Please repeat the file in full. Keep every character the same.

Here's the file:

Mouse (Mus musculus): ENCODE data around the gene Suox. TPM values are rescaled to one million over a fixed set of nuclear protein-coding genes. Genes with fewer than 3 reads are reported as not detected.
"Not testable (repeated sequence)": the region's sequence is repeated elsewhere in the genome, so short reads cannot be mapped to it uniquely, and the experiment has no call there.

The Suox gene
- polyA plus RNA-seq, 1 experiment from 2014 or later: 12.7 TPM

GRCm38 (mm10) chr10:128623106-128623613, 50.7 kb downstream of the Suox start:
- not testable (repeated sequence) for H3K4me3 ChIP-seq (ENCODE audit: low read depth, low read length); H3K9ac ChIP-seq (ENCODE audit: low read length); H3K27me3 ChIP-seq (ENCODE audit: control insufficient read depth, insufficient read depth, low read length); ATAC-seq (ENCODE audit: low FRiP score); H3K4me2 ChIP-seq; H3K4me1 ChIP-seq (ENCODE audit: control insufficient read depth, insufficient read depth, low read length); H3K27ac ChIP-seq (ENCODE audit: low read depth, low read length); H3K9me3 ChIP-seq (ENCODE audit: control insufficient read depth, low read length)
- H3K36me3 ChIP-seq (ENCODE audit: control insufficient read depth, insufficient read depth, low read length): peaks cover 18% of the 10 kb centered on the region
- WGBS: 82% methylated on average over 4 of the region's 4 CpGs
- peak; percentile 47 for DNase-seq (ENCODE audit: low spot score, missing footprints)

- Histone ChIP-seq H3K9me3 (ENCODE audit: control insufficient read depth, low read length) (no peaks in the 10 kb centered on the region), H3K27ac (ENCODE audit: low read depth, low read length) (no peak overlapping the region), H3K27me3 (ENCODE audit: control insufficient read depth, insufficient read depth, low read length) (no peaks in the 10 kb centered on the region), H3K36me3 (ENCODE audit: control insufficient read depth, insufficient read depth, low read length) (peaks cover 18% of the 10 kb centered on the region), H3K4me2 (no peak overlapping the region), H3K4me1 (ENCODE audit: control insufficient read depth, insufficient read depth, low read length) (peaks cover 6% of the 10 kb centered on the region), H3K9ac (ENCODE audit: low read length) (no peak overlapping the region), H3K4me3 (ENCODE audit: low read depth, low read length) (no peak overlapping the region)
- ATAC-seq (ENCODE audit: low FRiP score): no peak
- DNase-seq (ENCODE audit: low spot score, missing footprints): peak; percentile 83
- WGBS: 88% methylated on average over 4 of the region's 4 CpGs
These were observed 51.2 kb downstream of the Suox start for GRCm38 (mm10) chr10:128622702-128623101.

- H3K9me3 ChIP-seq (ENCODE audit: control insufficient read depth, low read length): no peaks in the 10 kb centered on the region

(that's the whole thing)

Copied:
Mouse (Mus musculus): ENCODE data around the gene Suox. TPM values are rescaled to one million over a fixed set of nuclear protein-coding genes. Genes with fewer than 3 reads are reported as not detected.
"Not testable (repeated sequence)": the region's sequence is repeated elsewhere in the genome, so short reads cannot be mapped to it uniquely, and the experiment has no call there.

The Suox gene
- polyA plus RNA-seq, 1 experiment from 2014 or later: 12.7 TPM

GRCm38 (mm10) chr10:128623106-128623613, 50.7 kb downstream of the Suox start:
- not testable (repeated sequence) for H3K4me3 ChIP-seq (ENCODE audit: low read depth, low read length); H3K9ac ChIP-seq (ENCODE audit: low read length); H3K27me3 ChIP-seq (ENCODE audit: control insufficient read depth, insufficient read depth, low read length); ATAC-seq (ENCODE audit: low FRiP score); H3K4me2 ChIP-seq; H3K4me1 ChIP-seq (ENCODE audit: control insufficient read depth, insufficient read depth, low read length); H3K27ac ChIP-seq (ENCODE audit: low read depth, low read length); H3K9me3 ChIP-seq (ENCODE audit: control insufficient read depth, low read length)
- H3K36me3 ChIP-seq (ENCODE audit: control insufficient read depth, insufficient read depth, low read length): peaks cover 18% of the 10 kb centered on the region
- WGBS: 82% methylated on average over 4 of the region's 4 CpGs
- peak; percentile 47 for DNase-seq (ENCODE audit: low spot score, missing footprints)

- Histone ChIP-seq H3K9me3 (ENCODE audit: control insufficient read depth, low read length) (no peaks in the 10 kb centered on the region), H3K27ac (ENCODE audit: low read depth, low read length) (no peak overlapping the region), H3K27me3 (ENCODE audit: control insufficient read depth, insufficient read depth, low read length) (no peaks in the 10 kb centered on the region), H3K36me3 (ENCODE audit: control insufficient read depth, insufficient read depth, low read length) (peaks cover 18% of the 10 kb centered on the region), H3K4me2 (no peak overlapping the region), H3K4me1 (ENCODE audit: control insufficient read depth, insufficient read depth, low read length) (peaks cover 6% of the 10 kb centered on the region), H3K9ac (ENCODE audit: low read length) (no peak overlapping the region), H3K4me3 (ENCODE audit: low read depth, low read length) (no peak overlapping the region)
- ATAC-seq (ENCODE audit: low FRiP score): no peak
- DNase-seq (ENCODE audit: low spot score, missing footprints): peak; percentile 83
- WGBS: 88% methylated on average over 4 of the region's 4 CpGs
These were observed 51.2 kb downstream of the Suox start for GRCm38 (mm10) chr10:128622702-128623101.

- H3K9me3 ChIP-seq (ENCODE audit: control insufficient read depth, low read length): no peaks in the 10 kb centered on the region